Home » Surgical Instruments, Medical Surgical Supplies & Equipment » Training Patients On Self-Use of Fistula Needles
Training Patients On Self-Use of Fistula Needles
While medical professionals are well trained in the art of using fistula needles, patients that require specific types of self-treatment can also be educated to successfully use the necessary equipment at their home. Typically medical professionals will still be involved in any type of cannulation for intravenous purposes such as the use of intravenous drugs, blood transfusions, and intravenous hydration of patients that are acutely or chronically ill.
The most common use of self-cannulation in patients is for those that are on dialysis and have a mature fistula. A fistula is simply an artificial or surgically created passageway between two non connected body parts. For dialysis patients a fistula is often surgically created in the arm to allow easy access to the vein and artery and monitoring of the creatinine and urea in the blood. Often this is used during the end stages of renal failure and this specific type of surgical connection is called a cimino fistula. It is also used in the dialysis procedure and provides an access point for the needle that can be effectively used in home dialysis procedures.
Patients with this type of mature fistula, which is typically seen after approximately six months to one year of dialysis, may be able to complete their own self-cannulation if they are comfortable with the procedure. Typically a home health care nurse or a dialysis technician works with the patient until they are comfortable with the procedure under supervision. The benefit of home dialysis includes the patient feeling more in control of his or her own health and independence. It is also the perfect option for those that are working or have families at home that don't want to spend hours at the dialysis center during their busy day.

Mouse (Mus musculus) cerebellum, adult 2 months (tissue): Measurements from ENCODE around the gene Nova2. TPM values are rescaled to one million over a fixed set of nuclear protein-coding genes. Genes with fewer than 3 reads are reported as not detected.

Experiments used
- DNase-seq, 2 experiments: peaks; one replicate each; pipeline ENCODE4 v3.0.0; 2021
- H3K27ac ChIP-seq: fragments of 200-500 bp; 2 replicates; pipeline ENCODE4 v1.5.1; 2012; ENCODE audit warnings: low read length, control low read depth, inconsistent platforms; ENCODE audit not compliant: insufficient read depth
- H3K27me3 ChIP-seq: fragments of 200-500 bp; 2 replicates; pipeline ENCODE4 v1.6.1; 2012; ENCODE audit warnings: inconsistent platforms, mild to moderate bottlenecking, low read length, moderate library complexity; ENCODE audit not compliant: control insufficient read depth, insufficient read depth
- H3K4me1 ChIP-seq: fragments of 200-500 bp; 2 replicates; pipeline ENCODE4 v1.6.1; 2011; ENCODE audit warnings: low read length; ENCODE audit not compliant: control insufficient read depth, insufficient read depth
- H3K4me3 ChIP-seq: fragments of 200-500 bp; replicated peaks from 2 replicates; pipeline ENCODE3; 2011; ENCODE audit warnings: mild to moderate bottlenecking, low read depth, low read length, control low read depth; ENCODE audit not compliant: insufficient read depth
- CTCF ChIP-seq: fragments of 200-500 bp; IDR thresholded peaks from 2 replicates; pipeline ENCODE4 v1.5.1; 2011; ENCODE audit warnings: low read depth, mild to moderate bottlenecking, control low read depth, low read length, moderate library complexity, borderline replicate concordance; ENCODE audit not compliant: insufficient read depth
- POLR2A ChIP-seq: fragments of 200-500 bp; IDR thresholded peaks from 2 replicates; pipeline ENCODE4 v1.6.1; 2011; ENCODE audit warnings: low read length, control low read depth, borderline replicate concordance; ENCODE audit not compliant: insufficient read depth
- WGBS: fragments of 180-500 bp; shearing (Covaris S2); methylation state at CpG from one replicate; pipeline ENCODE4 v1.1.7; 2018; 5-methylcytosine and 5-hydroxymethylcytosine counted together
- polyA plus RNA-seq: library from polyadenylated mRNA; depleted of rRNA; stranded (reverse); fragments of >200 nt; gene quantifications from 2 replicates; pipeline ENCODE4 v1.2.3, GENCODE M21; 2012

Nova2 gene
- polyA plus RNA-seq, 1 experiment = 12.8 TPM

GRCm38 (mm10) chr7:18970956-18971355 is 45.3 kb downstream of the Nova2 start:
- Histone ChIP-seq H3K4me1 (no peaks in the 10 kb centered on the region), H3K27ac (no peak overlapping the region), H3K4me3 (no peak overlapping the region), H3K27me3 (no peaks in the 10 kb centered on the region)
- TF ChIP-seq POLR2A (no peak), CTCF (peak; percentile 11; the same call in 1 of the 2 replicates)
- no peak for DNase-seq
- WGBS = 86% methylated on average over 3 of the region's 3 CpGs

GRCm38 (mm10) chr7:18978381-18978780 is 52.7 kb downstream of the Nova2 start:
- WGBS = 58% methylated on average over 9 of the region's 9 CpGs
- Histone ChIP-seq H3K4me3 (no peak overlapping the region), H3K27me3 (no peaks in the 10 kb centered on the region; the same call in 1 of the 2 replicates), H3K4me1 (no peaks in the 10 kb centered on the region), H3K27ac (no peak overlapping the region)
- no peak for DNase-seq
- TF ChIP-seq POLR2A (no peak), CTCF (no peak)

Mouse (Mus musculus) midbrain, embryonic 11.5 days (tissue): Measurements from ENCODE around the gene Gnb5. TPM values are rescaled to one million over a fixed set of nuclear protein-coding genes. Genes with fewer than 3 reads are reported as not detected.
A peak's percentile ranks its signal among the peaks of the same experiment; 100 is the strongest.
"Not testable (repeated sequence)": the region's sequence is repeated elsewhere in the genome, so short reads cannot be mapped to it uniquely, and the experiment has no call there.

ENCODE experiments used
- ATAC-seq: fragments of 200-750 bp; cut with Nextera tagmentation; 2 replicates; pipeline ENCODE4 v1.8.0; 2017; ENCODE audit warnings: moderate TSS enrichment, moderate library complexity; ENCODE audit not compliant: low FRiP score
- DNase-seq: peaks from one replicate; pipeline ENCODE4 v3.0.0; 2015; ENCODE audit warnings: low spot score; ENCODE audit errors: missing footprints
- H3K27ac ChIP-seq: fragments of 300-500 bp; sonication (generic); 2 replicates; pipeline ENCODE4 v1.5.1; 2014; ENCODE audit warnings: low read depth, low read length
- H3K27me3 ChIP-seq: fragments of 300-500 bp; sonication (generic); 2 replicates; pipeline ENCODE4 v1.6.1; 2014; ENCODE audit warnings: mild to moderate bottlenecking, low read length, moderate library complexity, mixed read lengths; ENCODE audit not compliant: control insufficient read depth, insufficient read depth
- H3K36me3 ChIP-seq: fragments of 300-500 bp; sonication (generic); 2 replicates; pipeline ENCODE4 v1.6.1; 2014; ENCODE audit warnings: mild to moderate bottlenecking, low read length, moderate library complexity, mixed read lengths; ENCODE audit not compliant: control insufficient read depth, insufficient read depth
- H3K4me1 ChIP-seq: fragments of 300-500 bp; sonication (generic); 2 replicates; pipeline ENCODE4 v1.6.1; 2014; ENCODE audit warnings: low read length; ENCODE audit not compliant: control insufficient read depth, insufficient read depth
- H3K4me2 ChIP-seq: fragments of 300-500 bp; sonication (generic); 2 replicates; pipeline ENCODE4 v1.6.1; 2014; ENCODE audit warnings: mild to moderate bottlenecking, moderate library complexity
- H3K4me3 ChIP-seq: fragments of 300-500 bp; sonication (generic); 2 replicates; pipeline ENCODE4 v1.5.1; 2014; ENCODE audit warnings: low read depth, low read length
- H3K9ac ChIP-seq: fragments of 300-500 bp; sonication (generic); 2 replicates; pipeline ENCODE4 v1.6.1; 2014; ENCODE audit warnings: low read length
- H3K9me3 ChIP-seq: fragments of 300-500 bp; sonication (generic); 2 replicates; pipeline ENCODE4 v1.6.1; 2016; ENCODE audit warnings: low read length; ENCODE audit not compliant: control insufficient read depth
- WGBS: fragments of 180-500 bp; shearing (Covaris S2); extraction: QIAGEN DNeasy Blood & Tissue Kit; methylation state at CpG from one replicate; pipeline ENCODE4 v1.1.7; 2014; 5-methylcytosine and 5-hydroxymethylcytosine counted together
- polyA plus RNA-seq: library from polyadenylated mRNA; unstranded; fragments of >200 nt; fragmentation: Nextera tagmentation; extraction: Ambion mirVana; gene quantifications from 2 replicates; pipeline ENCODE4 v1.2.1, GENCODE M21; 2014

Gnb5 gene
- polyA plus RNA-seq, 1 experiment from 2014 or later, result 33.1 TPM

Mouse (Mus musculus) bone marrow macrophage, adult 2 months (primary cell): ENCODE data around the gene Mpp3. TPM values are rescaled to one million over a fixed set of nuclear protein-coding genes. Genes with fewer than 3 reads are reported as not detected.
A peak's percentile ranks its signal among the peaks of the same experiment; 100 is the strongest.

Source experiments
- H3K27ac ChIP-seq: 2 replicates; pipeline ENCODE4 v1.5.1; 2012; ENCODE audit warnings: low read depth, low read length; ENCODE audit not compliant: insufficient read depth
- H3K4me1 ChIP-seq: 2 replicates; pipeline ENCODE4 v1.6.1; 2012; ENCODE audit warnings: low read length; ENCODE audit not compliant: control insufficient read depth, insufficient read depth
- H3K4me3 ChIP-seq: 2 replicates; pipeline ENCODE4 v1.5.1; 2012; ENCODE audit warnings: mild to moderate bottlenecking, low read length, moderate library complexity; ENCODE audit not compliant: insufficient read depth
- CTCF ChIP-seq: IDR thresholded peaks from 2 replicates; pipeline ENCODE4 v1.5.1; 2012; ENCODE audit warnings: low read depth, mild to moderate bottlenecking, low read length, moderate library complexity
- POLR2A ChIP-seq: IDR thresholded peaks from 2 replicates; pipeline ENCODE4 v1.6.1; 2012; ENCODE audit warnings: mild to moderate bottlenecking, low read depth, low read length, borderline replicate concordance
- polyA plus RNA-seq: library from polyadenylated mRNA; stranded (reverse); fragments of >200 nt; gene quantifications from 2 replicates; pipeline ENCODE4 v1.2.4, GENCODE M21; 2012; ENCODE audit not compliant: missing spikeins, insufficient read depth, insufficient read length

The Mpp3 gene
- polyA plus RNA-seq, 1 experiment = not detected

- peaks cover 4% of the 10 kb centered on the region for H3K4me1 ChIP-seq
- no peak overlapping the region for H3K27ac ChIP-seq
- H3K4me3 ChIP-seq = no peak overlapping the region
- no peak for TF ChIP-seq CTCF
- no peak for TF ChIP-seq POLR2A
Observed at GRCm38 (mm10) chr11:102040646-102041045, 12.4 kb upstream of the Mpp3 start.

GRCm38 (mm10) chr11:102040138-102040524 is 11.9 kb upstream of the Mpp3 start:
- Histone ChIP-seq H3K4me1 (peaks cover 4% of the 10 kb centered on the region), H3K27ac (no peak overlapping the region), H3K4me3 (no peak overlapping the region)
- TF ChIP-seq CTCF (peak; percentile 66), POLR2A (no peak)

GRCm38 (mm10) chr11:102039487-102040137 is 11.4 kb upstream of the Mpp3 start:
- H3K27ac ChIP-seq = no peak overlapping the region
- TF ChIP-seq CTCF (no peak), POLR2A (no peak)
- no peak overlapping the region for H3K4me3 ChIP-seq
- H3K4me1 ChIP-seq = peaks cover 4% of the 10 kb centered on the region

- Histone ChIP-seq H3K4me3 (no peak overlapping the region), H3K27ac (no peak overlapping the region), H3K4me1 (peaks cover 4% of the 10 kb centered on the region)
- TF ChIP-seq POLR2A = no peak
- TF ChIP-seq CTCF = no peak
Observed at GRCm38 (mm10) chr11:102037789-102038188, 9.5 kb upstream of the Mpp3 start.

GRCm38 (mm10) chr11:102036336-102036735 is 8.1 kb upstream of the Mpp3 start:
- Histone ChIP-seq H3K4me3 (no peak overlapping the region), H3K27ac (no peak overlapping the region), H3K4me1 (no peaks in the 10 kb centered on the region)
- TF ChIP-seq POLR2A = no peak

Hygiene is one of the most crucial aspects of using fistula needles that needs to be stressed with the patient. He or she must be prepared to wash both their hands as well as the area of the arm both above and below the fistula site. This wash needs to be completed with warm water and an approved antibacterial soap. In addition sterile procedures for handling the needle needs to be followed. This means touching only the plastic wings of the fistula needles and not the actual needles themselves. It also means avoiding touching the needle to any non-sterile surface including a table top, the skin or clothing. In the event that fistula needles make contact with any non-sterile surface they should be disposed of immediately.
Patients will need to work closely with the dialysis technician and their doctor to ensure they are using the correct size of fistula needles. Most adults will need a 15g needle size but this can vary between individuals. Needles are color coded on their wings to help patients and medical staff to immediately identify the size. The colored bevel index also helps in positioning the needle to enter the blood vessel correctly, which is at approximately a 25% angle. In addition the point of the needle needs to enter the skin first as this allows greater precision in positioning the needle in the blood vessel. The needles are designed to be oval in shape preventing any suction from building up between the tip of the needle and the lining of the blood vessel during dialysis. In addition a connector attached to the tubing end of fistula needles provides a very safe, secure and easy way to connect the needle to the tubing without additional pressure on the needle once in place.
Patients that use home dialysis or technicians that use fistula needles in clinical settings need to carefully monitor any pain or discomfort during the insertion and removal of the needles. Most patients that are taught in the correct procedure for self-cannulation are highly effective at the procedure in just a few weeks.